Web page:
|The following article is part of conference coverage from the American Epilepsy Society’s Annual Meeting in New Orleans, LA. The Neurology Advisor’s staff will be reporting breaking news associated with research conducted by leading experts in neurology. Check back for the latest news from AES 2018.|
NEW ORLEANS — Antiepileptic drugs are more likely to be tolerated by patients who have not experienced adverse drug reactions to previous antiepileptic drugs and who do not receive concomitant antiepileptic drugs. This research was recently presented at the 72nd Annual Meeting of the American Epilepsy Society, held November 30-December 4, 2018.
This study included 1795 individuals newly receiving antiepileptic drug regimens, of which 386 patients had generalized epilepsy and 1409 had focal epilepsy. Individuals included in this study were 54% male and ranged in age from 18 to 93 years (median 33); they were followed-up for a median 12.7 years.
Data was collected between the years 1982 and 2012, and follow-ups were completed until April 30, 2016 or patient death. Treatment was administered at the Western Infirmary’s Epilepsy Unit in Glasgow, Scotland. The Medical Dictionary for Regulatory Activities was used to categorize reported adverse drug reactions.
Disorders of the nervous system were reported by 19% of participants (n=109), general disorders and administration site conditions by 26% (n=148), and psychiatric adverse effects such as depression and aggression by 22% (n=129). Gastrointestinal disorders and skin and subcutaneous tissue disorders were seen in 113 (19%) and 109 (19%) patients, respectively. An intolerable adverse drug reaction, defined as a reaction that led to discontinuation of the study drug, occurred in 32.3% (n=580) of participants at the final follow-up.
A similar rate of intolerable adverse reactions occurred in newer and established monotherapies (hazard ratio [HR] 1.08; 95% CI, 0.92-1.26; P =.34).
Adding antiepileptic drug regimens led to an increase in intolerable adverse drug reactions. Participants receiving 2-drug regimens as opposed to 1 were at higher risk for intolerable adverse reactions (HR, 2.61; 95% CI, 2.11-3.23; P <.001). Similarly, the HR for a 3-drug regimen was 3.33 (95% CI, 2.37-4.66; P <.001). Having a previous intolerable adverse reaction to an antiepileptic drug demonstrated an HR of 1.52 (95% CI, 1.27-1.82; P <.001).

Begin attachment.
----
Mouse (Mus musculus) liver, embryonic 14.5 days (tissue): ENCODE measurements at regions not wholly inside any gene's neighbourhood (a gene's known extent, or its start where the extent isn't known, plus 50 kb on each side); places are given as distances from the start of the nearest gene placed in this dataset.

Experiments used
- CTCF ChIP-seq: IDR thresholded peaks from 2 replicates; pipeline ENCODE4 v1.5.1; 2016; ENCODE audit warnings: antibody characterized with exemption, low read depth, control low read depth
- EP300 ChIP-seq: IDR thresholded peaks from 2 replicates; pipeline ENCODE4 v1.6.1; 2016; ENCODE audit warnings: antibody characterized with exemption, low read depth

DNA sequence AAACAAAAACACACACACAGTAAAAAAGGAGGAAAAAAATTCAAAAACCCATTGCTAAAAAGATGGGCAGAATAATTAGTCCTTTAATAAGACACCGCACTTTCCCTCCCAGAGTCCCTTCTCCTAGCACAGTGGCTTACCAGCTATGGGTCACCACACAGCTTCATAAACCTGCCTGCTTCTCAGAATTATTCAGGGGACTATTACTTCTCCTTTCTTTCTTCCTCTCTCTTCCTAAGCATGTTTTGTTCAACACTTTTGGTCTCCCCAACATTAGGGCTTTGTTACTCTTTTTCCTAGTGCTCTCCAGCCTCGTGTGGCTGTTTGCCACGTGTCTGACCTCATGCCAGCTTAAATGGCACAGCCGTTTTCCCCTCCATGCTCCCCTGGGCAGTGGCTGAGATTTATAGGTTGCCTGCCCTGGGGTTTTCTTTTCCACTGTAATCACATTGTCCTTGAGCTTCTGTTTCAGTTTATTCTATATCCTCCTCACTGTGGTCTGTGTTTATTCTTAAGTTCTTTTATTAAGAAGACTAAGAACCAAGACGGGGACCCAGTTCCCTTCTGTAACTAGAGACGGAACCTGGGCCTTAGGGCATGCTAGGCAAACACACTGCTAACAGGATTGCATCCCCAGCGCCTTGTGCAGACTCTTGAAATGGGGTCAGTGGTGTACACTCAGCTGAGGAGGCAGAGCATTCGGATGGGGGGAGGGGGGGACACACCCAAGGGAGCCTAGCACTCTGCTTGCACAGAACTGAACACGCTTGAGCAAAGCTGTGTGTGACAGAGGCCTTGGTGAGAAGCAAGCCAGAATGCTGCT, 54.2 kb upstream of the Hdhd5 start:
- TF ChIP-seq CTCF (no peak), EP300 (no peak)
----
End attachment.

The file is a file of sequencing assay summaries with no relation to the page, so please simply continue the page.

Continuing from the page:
The study researchers concluded that over one-quarter of patients reported general disorders and nearly one-third of patients discontinued at least 1 antiepileptic drug due to intolerable ADR. “Despite the increasing use of new [antiepileptic drugs], the intolerable rates in the three subperiods were similar,” the authors noted. Factors such as number of concomitant antiepileptic drugs, number of previous antiepileptic drugs, and history of antiepileptic drug-related adverse drug reaction “significantly associated with poor tolerability.” Female patients and those with psychiatric disorders also had a higher likelihood of discontinuing treatment due to adverse drug reactions.
“However, no difference in tolerability between new and established [antiepileptic drugs] were found,” the authors concluded.
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Alsfouk B, Brodie M, Walters M, Kwan P, Chen Z. Tolerability of antiepileptic drugs in patients with newly diagnosed epilepsy: A 30-year longitudinal cohort study. Presented at: AES 2018; November 30-December 4, 2018; New Orleans, LA. Poster 2.275.